"Nobody knows anybody. Not that well."
These words, spoken by Gabriel Byrne in the Coen brothers' twisty film noir Miller's Crossing, could be the epigraph for Gillian Flynn's brilliant third novel, an equally twisty -- and twisted -- literary thriller that has everybody talking... up to a point (one wouldn't want to give away any of the book's myriad surprises).
Flynn, a former U.S. pop-culture magazine writer, has penned a dark, funny, scary book about a relationship gone wrong that is a study in emotional manipulation.
On its face, Gone Girl is a murder mystery: Nick Dunne arrives home on the eve of his fifth wedding anniversary to find signs of a struggle, but no sign of his wife, Amy. But Flynn, telling the story via Nick in real time and via Amy's diary entries, makes it much more than that -- it's an insightful and often terrifying look at the way we deceive our partners and ourselves in our relationships.
It's a well-worn cliché in a reviewer's arsenal to say that a novel kept you turning pages far into the night, but there's no more accurate way to describe the spell Gone Girl casts; it's almost impossible to put down. Flynn masterfully ratchets up the suspense, and the back-and-forth narrative is a natural momentum builder -- you can't wait to see the husband's words refuted by the wife's, or vice versa.
It's also impossible to really get into detail about the plot without giving away too much, but suffice it to say that Flynn simultaneously presents an ever-escalating murder investigation (with a noose that is tightening around Nick's neck) and the gradual disintegration of a "perfect" marriage.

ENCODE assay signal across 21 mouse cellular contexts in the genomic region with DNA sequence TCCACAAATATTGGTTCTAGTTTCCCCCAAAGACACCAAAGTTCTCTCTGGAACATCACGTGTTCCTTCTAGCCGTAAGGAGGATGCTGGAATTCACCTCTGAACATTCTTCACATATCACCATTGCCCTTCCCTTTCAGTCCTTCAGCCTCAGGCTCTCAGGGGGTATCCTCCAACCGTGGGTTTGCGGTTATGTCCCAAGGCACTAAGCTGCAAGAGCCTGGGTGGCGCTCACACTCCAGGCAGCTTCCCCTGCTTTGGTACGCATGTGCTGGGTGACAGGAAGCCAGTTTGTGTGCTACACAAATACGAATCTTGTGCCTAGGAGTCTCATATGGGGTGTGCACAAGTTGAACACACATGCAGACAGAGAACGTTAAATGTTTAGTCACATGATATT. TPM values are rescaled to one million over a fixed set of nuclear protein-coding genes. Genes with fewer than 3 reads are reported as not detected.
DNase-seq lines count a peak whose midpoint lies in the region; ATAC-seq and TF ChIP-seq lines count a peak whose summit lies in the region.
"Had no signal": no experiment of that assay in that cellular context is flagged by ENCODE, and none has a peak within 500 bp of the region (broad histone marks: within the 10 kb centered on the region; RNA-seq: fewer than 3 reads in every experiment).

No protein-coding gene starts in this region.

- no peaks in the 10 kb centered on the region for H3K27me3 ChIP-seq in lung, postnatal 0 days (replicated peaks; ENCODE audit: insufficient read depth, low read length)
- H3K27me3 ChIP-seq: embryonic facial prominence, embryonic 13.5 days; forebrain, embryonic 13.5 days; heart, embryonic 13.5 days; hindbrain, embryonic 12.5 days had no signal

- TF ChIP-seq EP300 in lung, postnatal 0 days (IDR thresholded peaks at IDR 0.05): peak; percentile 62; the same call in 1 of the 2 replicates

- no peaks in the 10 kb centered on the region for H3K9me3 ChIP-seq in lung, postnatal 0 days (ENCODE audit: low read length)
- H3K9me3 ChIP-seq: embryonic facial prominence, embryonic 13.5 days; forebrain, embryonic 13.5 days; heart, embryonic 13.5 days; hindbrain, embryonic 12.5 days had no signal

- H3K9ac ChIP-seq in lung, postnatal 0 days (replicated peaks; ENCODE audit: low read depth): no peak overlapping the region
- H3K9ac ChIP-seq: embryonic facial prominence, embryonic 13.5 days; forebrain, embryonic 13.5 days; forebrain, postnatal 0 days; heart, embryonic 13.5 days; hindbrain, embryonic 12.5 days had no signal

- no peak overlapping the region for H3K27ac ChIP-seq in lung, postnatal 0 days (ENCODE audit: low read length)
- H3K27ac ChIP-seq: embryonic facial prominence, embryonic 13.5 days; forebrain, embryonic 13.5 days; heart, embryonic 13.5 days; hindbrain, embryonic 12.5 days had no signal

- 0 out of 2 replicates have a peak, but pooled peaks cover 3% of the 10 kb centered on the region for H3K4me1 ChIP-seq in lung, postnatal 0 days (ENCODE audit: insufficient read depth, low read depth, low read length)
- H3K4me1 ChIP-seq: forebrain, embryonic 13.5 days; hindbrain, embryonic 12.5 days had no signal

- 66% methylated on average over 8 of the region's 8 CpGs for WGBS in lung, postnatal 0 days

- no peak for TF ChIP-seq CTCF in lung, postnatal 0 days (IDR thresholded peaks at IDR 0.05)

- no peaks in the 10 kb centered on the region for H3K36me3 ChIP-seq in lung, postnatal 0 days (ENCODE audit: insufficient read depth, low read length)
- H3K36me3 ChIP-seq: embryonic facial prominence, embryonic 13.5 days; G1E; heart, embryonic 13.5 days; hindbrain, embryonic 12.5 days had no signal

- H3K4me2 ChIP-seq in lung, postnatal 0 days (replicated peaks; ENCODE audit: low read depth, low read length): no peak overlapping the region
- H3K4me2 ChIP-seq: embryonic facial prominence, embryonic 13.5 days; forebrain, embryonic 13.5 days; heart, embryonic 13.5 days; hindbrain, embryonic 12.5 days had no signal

Nick, a handsome, charming writer at an entertainment magazine, meets Amy, an aggressively bright, beautiful blond who's heir to her parents' fortune (they wrote a series of children's books called Amazing Amy, a reputation she feels compelled to live up to) at a party, and they make an instant, giddy connection.
What tarnishes a once-golden couple? In Nick and Amy's case, it's the loss of their jobs (something Flynn, who was laid off by Entertainment Weekly, knows all about), stress with both sets of in-laws, and, most of all, a move from their cosmopolitan life in New York City to Nick's hometown in Missouri to take care of his ailing mother.
By the time of their fifth anniversary, the relationship has frayed to the point of snapping, so it's no wonder Nick is a prime suspect in Amy's disappearance.
"At this point in our marriage, I was so used to being angry with her, it felt almost enjoyable, like gnawing on a cuticle. You know you should stop, that it doesn't really feel as good as you think, but you can't quit grinding away," Nick says.
The plotting is perfect but what really makes Gone Girl work is the writing and the characters. Flynn is sharp, observant and witty: Nick and Amy seem like people you know, hyper-self-aware, steeped in pop culture and disdainful of cliché.
Amy says of Nick's good looks, "I bet dudes hate him: He looks like the rich-boy villain in an '80s teen movie... he has a great smile, a cat's smile. He should cough out yellow Tweety Bird feathers, the way he smiles at me."
After their move to Missouri, Amy, longing for New York, makes withering observations about Midwesterners, who "love two litres of soda, always two litres, and you pour them into big red plastic Solo cups, always..." as she hosts a party, "complimenting women on ambrosia salads and crab dips and pickles wrapped in cream cheese wrapped in salami."
Gone Girl is a perfect beach read, but it is guaranteed to linger with you long after your tan has faded.
Jill Wilson is a Free Press copy editor.